1

I installed with Drupal with Composer (using drupal-scaffold) with Drupal files placed inside the web directory. When I run unit tests, two of them fail because Drupal expects to find the composer.json file inside the web directory whereas in my case composer.json is in the project root (which is obvious place for it).

Is this an issue with my configuration, or is it a problem with unit tests that make wrong assumptions?

The failing tests are Drupal\Tests\ComposerIntegrationTest::testComposerJson and Drupal\Tests\ComposerIntegrationTest::testComposerLockHash. Both fail with the following error message.

file_get_contents(web/composer.json): failed to open stream: No such file or directory

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+50

Drupal with Composer uses the drupal-scaffold script which you mentioned. It seems that it does not include the composer.json and composer.lock files by default.

But the files are there: http://cgit.drupalcode.org/drupal/plain/

Looking at the plugin documentation on github in the Configuration section reveals that the composer.json and composer.lock files are not on the list to be included by default.

But the plugin is configurable, and you can actually specify the name of the files that should be additionally included.

So adding this in the extra section of your composer.json:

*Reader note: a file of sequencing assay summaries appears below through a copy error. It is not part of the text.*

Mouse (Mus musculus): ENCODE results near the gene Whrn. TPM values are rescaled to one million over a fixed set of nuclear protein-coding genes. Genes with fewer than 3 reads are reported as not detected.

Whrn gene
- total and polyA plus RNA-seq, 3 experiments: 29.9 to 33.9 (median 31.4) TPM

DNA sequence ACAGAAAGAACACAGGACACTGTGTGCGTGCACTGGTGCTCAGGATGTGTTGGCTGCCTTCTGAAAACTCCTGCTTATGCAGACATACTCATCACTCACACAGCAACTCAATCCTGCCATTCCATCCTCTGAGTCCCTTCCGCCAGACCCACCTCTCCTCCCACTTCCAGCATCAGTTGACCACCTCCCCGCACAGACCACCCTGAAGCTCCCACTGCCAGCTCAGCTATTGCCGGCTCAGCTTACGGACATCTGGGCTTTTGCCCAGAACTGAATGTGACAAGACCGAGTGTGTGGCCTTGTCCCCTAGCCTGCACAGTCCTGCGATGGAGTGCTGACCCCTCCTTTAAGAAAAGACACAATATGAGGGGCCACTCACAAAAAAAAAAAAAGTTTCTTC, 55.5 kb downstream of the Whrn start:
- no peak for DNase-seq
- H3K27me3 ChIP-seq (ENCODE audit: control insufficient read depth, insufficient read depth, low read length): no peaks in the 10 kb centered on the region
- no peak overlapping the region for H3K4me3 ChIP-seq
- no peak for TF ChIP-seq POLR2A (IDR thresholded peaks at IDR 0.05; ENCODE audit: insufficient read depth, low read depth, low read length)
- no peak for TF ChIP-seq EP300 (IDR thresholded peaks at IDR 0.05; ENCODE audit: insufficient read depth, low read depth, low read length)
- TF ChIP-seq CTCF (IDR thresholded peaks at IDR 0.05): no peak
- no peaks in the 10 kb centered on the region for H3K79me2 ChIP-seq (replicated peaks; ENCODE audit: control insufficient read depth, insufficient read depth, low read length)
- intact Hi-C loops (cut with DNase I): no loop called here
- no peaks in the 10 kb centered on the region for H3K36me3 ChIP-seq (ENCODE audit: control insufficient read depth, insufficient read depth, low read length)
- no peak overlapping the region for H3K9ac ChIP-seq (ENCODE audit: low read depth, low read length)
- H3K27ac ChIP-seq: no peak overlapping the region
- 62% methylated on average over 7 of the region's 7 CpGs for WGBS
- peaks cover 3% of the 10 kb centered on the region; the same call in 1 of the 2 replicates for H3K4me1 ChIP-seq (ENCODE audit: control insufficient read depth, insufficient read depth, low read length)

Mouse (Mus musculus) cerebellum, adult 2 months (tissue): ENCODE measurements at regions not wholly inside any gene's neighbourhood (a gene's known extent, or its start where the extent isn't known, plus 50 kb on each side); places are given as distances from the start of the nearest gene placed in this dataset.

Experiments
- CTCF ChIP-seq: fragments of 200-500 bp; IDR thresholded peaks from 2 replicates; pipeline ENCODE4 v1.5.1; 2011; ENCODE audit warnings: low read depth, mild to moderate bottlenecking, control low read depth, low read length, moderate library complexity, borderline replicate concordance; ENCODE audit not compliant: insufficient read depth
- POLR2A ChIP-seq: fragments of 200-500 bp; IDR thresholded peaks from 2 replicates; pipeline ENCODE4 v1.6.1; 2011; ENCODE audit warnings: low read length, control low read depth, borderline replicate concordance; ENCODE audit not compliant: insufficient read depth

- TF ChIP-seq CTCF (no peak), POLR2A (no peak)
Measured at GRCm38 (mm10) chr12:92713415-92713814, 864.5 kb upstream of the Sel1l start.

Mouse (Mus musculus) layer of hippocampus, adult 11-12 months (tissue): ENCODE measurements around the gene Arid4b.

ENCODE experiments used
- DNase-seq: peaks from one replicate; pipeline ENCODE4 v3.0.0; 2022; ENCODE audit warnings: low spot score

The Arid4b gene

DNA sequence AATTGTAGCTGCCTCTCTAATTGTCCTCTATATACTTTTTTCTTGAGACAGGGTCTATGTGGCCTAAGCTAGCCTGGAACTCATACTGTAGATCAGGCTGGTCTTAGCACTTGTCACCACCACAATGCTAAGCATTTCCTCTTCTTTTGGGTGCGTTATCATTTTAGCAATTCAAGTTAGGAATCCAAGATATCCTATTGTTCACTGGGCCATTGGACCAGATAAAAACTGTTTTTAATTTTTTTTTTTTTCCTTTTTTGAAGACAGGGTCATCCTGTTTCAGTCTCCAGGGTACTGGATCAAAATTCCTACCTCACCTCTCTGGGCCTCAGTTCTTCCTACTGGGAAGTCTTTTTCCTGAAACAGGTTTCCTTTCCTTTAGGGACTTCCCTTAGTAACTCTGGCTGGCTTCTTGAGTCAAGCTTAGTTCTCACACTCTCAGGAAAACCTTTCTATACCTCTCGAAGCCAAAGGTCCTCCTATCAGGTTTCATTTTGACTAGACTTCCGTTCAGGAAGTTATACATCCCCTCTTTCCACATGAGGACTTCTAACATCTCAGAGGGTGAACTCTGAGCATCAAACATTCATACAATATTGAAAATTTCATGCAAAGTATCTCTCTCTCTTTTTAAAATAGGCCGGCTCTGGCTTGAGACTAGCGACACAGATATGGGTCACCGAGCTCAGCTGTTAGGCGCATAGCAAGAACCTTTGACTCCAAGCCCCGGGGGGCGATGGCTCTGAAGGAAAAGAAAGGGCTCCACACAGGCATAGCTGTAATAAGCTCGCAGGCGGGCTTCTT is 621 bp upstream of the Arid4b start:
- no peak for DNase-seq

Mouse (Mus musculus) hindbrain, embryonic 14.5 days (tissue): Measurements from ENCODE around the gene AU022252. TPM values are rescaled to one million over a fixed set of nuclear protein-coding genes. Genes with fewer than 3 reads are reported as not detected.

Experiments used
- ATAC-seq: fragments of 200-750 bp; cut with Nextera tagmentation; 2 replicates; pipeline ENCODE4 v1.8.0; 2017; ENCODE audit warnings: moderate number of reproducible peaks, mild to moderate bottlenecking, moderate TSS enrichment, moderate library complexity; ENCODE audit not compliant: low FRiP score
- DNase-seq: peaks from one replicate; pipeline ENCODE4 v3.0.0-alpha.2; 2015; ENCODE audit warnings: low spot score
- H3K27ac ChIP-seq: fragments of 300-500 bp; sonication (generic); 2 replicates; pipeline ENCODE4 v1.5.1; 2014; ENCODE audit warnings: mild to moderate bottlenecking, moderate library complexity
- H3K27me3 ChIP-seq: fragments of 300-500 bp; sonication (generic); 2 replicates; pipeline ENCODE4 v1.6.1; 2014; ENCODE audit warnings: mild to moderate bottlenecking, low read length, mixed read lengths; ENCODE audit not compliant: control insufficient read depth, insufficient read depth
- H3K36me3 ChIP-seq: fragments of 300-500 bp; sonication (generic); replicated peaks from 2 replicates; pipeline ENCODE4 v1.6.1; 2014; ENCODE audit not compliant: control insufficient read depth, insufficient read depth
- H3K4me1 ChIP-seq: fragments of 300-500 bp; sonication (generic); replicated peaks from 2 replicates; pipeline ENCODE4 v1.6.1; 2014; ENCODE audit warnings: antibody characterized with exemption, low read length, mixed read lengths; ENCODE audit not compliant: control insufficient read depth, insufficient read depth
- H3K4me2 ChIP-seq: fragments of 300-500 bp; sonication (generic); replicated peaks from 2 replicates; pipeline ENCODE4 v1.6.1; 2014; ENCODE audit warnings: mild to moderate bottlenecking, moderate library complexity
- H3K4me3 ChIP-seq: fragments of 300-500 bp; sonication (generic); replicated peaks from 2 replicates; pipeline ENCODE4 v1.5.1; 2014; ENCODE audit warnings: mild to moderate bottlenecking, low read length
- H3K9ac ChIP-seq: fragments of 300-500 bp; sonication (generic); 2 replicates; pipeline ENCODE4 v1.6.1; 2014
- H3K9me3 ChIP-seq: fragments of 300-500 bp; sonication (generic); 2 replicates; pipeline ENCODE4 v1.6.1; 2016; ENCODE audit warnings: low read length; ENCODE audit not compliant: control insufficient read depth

"drupal-scaffold" : {
    "includes" : [
        "composer.json",
        "composer.lock"
    ]
}

followed by running composer drupal-scaffold OR removing web/core directory and running composer install should get you the required files and make the tests pass.x

0

It looks like there's no way to override $this->root in /web/core/tests/Drupal/Tests/ComposerIntegrationTest.php (unless you add a patch to change the path to the main composer on line 45).

But you could use two symlinks so that /web/composer.json points to /composer.json and /web/composer.lock points to /composer.lock.

from /web directory:

ln -s ../composer.json composer.json
ln -s ../composer.lock composer.lock
4
  • Did you try it yourself? For me tests fail anyway complaining that file does not exists despite the symlink. Jun 22 '17 at 16:05
  • No, I didn't try it. Do you have symlinks enabled in your vhost? You could try Options +FollowSymLinks
    – oknate
    Jun 22 '17 at 17:15
  • OK, sorry, my bad. Link was pointing to wrong target and I didn't notice :) This workaround indeed works. But unfortunately it's just a workaround that will work only on *nix systems. Any idea why this test is even there? What's the purpose of testing composer files with drupal? Jun 23 '17 at 9:25
  • It tests if the composer.lock file (the version that is usually used to update a system running "composer install") is up-to-date with the composer.json file. I suppose because Drupal is encouraging managing site's dependencies with composer. If you don't want to run this test, you could remove the class on your system. If you're managing your site with composer, you could create a patch to remove the class file.
    – oknate
    Jun 23 '17 at 12:14

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